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[Conference Article]Investigation of the capillary flow through open surface microfluidic structures


Abstract:

The passive nature of capillary microfluidics for pumping and actuation of fluids is attractive for many applications including point of care medical diagnostics. For such applications, there is often the need to spot dried chemical reagents in the bottom of microfluidic channels after device fabrication; it is often more practical to have open surface devices (i.e., without a cover or lid). However, the dynamics of capillary driven flow in open surface devices have not been well studied for many geometries of interest. In this paper, we investigate capillary flow in an open surface microchannel with a backward facing step.

An analytical model is developed to calculate the capillary pressure as the liquid-vapor interface traverses a backward facing step in an open microchannel. The developed model is validated against results from Surface Evolver liquid-vapor surface simulations and ANSYS Fluent two-phase flow simulations using the volume of fluid approach. Three different aspect ratios (inlet channel height by channel width) were studied. The analytical model shows good agreement with the simulation results from both modeling methods for all geometries. The analytical model is used to derive an expression for the critical aspect ratio (the minimum channel aspect ratio for flow to proceed across the backward facing step) as a function of contact angle. © (2017) COPYRIGHT Society of Photo-Optical Instrumentation Engineers (SPIE). Downloading of the abstract is permitted for personal use only.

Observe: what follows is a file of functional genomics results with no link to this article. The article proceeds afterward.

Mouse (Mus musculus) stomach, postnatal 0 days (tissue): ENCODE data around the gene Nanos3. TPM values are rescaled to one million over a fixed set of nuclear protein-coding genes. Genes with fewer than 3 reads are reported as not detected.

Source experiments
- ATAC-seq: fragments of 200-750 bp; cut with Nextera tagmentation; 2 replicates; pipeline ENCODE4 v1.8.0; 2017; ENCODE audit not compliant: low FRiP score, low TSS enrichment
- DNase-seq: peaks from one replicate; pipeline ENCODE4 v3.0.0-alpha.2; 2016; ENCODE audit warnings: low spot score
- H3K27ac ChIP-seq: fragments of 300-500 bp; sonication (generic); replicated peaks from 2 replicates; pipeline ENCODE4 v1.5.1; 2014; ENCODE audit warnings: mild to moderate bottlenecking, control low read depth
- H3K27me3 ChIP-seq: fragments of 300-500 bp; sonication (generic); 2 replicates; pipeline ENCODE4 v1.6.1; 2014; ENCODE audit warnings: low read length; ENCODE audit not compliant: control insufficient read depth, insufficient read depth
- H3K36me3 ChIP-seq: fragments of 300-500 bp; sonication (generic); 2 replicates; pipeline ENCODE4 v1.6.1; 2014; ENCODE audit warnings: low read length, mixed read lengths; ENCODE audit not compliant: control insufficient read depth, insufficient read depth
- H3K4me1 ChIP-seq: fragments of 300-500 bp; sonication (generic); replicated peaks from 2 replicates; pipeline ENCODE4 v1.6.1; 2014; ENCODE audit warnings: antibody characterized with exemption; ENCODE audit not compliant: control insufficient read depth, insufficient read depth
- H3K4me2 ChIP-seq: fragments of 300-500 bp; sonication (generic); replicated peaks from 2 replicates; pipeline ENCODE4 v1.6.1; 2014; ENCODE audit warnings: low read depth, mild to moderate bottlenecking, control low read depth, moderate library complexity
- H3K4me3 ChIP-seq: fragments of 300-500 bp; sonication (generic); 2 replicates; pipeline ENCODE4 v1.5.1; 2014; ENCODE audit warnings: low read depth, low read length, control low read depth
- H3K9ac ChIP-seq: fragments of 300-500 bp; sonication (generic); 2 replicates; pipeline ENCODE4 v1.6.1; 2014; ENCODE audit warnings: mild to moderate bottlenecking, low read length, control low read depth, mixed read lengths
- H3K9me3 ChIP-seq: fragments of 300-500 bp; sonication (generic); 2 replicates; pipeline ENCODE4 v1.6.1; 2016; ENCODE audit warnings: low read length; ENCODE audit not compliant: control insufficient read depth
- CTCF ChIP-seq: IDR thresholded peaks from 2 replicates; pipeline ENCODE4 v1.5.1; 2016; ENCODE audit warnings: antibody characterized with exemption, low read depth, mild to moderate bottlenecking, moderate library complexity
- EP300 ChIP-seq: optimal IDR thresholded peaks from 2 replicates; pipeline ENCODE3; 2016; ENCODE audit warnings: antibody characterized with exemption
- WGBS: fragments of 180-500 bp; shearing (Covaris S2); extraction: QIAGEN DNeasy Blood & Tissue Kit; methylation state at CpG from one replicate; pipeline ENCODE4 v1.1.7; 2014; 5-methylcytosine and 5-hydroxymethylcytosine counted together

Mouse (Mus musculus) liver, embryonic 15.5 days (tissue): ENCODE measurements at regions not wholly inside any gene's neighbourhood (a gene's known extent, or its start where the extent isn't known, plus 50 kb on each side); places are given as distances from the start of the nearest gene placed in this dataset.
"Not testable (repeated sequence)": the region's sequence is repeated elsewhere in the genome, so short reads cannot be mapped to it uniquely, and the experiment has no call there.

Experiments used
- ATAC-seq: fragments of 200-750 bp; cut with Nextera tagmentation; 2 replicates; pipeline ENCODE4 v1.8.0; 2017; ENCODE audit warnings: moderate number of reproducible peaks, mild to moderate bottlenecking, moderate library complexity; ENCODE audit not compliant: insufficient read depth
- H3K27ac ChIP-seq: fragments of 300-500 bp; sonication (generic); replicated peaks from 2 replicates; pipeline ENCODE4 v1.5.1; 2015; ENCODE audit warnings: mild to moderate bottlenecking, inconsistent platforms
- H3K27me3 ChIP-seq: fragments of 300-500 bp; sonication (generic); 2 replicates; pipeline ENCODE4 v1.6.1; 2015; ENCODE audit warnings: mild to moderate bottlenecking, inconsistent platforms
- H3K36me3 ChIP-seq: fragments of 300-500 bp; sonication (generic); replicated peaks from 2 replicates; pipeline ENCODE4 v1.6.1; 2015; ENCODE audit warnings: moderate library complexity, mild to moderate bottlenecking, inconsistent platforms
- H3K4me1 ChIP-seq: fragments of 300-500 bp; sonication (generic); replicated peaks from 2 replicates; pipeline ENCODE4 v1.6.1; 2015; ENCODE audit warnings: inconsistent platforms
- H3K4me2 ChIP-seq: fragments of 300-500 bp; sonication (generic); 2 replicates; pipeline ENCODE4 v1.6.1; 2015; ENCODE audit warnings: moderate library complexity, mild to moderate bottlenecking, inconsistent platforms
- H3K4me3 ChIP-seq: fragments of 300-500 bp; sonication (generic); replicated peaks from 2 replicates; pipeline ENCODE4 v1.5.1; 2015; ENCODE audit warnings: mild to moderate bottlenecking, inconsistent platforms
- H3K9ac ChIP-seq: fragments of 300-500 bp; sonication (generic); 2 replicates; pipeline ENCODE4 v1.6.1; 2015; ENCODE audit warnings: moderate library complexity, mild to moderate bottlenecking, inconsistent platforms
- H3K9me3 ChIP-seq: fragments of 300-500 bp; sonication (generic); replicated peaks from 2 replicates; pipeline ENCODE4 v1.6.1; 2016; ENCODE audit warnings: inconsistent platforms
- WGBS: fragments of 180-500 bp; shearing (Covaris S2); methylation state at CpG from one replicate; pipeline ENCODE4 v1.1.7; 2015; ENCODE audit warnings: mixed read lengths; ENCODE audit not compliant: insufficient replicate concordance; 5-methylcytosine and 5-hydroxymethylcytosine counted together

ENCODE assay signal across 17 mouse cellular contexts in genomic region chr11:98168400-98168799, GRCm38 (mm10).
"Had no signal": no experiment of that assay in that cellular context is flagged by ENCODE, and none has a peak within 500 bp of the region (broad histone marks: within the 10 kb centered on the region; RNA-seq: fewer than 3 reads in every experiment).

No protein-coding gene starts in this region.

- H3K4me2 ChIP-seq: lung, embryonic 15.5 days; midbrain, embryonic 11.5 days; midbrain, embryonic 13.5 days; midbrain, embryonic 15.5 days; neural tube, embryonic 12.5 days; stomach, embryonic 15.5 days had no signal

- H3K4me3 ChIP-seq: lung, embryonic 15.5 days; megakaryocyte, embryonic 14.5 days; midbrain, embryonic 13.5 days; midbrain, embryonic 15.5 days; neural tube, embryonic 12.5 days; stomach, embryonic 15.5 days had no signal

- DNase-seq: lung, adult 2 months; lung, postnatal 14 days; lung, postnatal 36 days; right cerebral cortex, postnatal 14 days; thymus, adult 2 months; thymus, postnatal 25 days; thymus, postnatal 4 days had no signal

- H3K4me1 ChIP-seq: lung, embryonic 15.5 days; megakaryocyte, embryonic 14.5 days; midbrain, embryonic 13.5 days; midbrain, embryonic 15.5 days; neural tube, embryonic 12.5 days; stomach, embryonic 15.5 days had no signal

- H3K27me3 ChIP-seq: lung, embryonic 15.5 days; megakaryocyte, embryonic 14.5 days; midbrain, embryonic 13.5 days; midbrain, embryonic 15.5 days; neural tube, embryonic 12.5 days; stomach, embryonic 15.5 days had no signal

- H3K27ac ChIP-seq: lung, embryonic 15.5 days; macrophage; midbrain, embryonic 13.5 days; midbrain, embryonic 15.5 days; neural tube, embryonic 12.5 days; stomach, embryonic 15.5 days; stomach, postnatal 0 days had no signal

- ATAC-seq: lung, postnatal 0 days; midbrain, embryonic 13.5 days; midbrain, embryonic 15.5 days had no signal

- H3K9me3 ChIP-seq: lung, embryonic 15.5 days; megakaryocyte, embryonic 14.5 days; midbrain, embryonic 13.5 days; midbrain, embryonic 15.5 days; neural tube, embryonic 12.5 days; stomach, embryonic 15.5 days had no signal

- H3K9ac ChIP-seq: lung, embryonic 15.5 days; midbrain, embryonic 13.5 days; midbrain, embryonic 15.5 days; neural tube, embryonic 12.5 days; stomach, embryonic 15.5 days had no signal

Ahmed Taher, Liesbet Lagae

KU Leuven (Belgium)

Benjamin Jones, Paolo Fiorini

IMEC (Belgium)

Proc. SPIE 10061, Microfluidics, BioMEMS, and Medical Microsystems XV, 1006108 (February 28, 2017); doi:10.1117/12.2249836

Link: http://proceedings.spiedigitallibrary.org/proceeding.aspx?articleid=2607936

From Conference Volume 10061

  • Microfluidics, BioMEMS, and Medical Microsystems XV

  • Bonnie L. Gray; Holger Becker

  • San Francisco, California, United States | January 28, 2017

#microchannels #capillary #simulation #03062017

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